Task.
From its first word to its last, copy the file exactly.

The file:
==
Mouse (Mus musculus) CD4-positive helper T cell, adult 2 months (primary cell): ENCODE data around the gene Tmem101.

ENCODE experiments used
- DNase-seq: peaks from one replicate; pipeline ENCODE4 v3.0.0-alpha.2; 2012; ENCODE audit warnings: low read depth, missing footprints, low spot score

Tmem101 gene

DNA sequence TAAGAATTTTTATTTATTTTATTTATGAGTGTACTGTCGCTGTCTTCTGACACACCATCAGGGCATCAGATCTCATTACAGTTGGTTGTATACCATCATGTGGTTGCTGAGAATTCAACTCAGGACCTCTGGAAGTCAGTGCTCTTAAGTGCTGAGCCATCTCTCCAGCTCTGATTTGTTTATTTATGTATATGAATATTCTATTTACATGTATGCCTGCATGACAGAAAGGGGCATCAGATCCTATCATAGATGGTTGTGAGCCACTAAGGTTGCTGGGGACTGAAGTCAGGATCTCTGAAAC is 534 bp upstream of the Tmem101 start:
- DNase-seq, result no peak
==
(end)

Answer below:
Mouse (Mus musculus) CD4-positive helper T cell, adult 2 months (primary cell): ENCODE data around the gene Tmem101.

ENCODE experiments used
- DNase-seq: peaks from one replicate; pipeline ENCODE4 v3.0.0-alpha.2; 2012; ENCODE audit warnings: low read depth, missing footprints, low spot score

Tmem101 gene

DNA sequence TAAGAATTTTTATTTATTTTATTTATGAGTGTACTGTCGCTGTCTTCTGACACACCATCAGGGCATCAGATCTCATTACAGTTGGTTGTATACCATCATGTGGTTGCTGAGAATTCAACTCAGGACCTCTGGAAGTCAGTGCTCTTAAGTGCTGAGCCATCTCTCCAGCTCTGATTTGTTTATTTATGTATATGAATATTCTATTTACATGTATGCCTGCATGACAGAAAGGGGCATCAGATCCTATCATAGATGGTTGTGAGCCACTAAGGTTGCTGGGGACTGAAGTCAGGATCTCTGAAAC is 534 bp upstream of the Tmem101 start:
- DNase-seq, result no peak